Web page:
Robert Heinlein inspired the book. It turned out he had some ideas for the ending, too.
“The first thing I ever read in my entire life with no pictures in it— the first actual book—was Rocket Ship Galileo by Robert Heinlein,” Spider Robinson recalls. “I was six years old. My mother drove me to an old building and said, ‘Go in there and ask the nice lady to give you a book.’” The old building was a branch of the New York City library. The librarian was about to show little Spider the path of his life. He dutifully tucked the book she gave him under his arm. “And I went home and I just...got ...fried,” he says. “It was about these three kids who build a rocket ship in their backyard with the help of their uncle. And they go to the moon. And they find Nazis hiding out there, trying to set up a fourth Reich. It was just cooler than hell.”
Little Spider ended up reading nine more Heinlein novels before he read anything else. Years later, when Robinson became a writer himself, he met Heinlein and was amazed to learn his idol was a fan of his own work. They became unlikely friends. One, a clean-cut old man, ramrod straight and courtly in his manner, a graduate of the U.S. Naval Academy who could reasonably have expected to become an admiral. The other, a gangly bearded hippie from the Bronx, a sometime folksinger 41 years Heinlein’s junior. All they had in common, at first, was a boundless faith in human ingenuity. But the love of the younger man for the older helps explain why, 18 years after Heinlein died, a new novel has appeared with both their names on the cover.
Variable Star is Robinson’s book, based on an outline Heinlein wrote in 1955Well, part of an outline. “Seven pages that ended in the middle of a sentence, in the middle of a story, in mid-air,” Robinson, 58, said in an
interview at his home on Bowen Island, just north ofVancover. He and his wife, Jeanne, an author and former dancer, have lived in Canada for 30 years. He became a Canadian citizen in 2002.
At a science fiction convention in Toronto in 2003, Robinson was on a panel discussing recently discovered Heinlein marginalia when Heinlein’s executor mentioned the outline for Variable Star. A woman in the audience immediately suggested Robinson finish the book. The rest is future history.
Robinson was a natural choice. An exuberant writer whose prose brims with optimism, improbably articulate characters and countless puns, Robinson has long been one of the most prominent and beloved authors in science fiction.
The story he wrote is a typically strapping Heinlein tale. A young man named Joel, broke and in love with his girl Jinny in Vancouver 300 years from today, discovers that she’s not another ordinary kid. She’s the granddaughter of the richest man in the solar system. He can have her hand and unimaginable riches—if only he’ll abandon his dream of being a musician. He’ll be needed to run the family business, you see. Joel escapes his dilemma, goes on a bender, and signs up for duty on a colony ship leaving on a 20-year journey to a distant star. Goodbye everything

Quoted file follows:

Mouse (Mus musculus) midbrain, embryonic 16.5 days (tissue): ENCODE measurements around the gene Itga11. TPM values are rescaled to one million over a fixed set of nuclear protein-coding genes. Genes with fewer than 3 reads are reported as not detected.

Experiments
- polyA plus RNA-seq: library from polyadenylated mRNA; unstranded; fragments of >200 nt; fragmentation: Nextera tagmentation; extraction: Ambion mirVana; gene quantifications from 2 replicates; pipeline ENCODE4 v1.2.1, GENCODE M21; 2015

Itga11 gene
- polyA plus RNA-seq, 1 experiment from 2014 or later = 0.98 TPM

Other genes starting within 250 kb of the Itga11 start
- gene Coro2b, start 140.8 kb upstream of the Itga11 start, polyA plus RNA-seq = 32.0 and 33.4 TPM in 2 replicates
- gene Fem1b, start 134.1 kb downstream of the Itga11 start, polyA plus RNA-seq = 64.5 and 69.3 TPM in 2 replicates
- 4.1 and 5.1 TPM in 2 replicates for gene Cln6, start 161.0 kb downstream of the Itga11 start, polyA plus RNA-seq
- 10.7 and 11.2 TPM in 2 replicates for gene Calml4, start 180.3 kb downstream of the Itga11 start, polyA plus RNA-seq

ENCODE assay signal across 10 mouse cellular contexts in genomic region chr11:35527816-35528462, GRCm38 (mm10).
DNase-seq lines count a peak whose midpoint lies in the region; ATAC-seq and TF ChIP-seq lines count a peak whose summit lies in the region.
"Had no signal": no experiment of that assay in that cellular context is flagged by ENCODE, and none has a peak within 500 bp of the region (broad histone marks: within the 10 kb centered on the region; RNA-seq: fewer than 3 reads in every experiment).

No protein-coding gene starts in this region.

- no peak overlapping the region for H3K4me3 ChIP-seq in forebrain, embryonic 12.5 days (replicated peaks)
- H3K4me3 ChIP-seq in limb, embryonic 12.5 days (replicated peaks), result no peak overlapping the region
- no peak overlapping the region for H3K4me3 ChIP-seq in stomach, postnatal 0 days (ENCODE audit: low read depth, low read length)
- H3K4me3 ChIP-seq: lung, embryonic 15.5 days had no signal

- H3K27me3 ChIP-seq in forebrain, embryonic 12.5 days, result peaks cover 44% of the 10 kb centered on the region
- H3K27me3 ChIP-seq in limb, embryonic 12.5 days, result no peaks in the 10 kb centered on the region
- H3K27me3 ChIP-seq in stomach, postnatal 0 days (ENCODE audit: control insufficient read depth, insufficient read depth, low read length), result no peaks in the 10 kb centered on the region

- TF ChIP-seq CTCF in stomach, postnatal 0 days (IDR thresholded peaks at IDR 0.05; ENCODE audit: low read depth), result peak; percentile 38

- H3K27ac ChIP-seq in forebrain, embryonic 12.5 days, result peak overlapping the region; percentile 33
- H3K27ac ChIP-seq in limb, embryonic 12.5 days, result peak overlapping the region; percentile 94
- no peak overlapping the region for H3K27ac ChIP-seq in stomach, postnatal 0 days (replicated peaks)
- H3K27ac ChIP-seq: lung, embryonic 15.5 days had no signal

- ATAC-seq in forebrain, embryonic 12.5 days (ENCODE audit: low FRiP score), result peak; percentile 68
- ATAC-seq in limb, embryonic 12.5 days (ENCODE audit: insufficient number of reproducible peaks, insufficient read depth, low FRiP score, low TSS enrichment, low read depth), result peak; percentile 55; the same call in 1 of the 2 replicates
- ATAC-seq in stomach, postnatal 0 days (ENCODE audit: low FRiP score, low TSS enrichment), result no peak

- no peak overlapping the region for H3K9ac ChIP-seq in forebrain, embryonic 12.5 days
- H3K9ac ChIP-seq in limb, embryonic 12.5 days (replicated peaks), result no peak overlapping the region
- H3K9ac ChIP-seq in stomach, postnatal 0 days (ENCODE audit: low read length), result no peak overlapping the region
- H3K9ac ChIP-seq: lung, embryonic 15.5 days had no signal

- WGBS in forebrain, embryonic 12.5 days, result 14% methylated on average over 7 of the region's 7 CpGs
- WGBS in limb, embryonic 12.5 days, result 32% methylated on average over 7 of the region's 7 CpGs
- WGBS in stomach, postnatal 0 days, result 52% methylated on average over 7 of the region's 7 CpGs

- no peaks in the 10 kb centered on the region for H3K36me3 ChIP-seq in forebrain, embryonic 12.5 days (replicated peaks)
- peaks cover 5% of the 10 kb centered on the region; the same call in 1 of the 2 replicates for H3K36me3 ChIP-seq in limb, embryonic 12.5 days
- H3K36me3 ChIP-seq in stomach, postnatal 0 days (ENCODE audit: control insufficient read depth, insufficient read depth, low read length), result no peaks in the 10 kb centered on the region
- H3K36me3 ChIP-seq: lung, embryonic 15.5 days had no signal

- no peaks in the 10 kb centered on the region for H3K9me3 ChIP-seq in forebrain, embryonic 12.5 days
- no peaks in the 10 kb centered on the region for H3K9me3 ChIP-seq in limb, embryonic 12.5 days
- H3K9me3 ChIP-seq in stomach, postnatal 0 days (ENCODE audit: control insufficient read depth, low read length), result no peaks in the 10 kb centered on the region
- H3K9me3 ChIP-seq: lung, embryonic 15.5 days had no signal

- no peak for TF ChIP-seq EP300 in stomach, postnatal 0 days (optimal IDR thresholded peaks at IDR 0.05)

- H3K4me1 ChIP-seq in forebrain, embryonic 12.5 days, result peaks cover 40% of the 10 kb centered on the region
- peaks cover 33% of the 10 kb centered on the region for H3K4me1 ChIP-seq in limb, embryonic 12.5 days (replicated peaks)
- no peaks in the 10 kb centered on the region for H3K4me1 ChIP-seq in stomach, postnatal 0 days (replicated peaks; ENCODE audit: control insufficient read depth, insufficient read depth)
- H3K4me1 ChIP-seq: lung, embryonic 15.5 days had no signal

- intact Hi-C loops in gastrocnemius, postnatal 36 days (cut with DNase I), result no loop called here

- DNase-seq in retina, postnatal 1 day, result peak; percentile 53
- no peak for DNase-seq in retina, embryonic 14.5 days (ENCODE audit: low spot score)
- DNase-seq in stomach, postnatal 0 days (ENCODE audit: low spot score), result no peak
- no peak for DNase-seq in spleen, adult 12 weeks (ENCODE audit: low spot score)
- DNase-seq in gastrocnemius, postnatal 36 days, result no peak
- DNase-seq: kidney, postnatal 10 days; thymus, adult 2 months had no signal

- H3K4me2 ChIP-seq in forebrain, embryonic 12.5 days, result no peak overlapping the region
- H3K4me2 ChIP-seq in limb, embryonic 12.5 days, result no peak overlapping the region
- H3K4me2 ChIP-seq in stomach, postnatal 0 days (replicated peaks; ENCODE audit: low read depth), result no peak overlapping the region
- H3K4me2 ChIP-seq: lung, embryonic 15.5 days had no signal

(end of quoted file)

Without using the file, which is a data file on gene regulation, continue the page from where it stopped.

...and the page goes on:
he knew. Hello, universe. Big adventure. Big emotion. More than any writer of his generation, Heinlein never let the space gadgets get in the way of his big-hearted human tales.
Robinson had just settled into telling this tale when he ran past the end of Heinlein’s outline, like Wile E. Coyote running past the cliff edge. “Two weeks later I was banging my head against the desk and saying, ‘What the hell am I going to do for an ending?’ ” he says. Fortunately he had his iPod on. The music player finished its last Ray Charles tune and defaulted to the next artist in its alphabetical directory: Robert Anson Heinlein. Robinson heard a recording of a 1987 Heinlein radio interview, including three sentences that inspired the ending of Variable Star.
So Heinlein started this project and helped to end it. Robinson filled in the rest. The novel peddles one of their most cherished arguments: “We’ve got to get out of this place or it’ll be the last thing we’ll never do,” Robinson says. “This place” is our earth, our solar system. For reasons of prudence (humanity’s eggs should not stay in this one basket), a desire to exploit the universe’s endless resources, and simple romance, Robinson believes, as Heinlein did, that it’s time to get out and look around the universe. Chapter one of Variable Star features a song that singer David Crosby, another Heinlein fan, has already set to music: It’s the reason we came from the mud, don’t you know / ’Cause we wanted to climb to the stars. M
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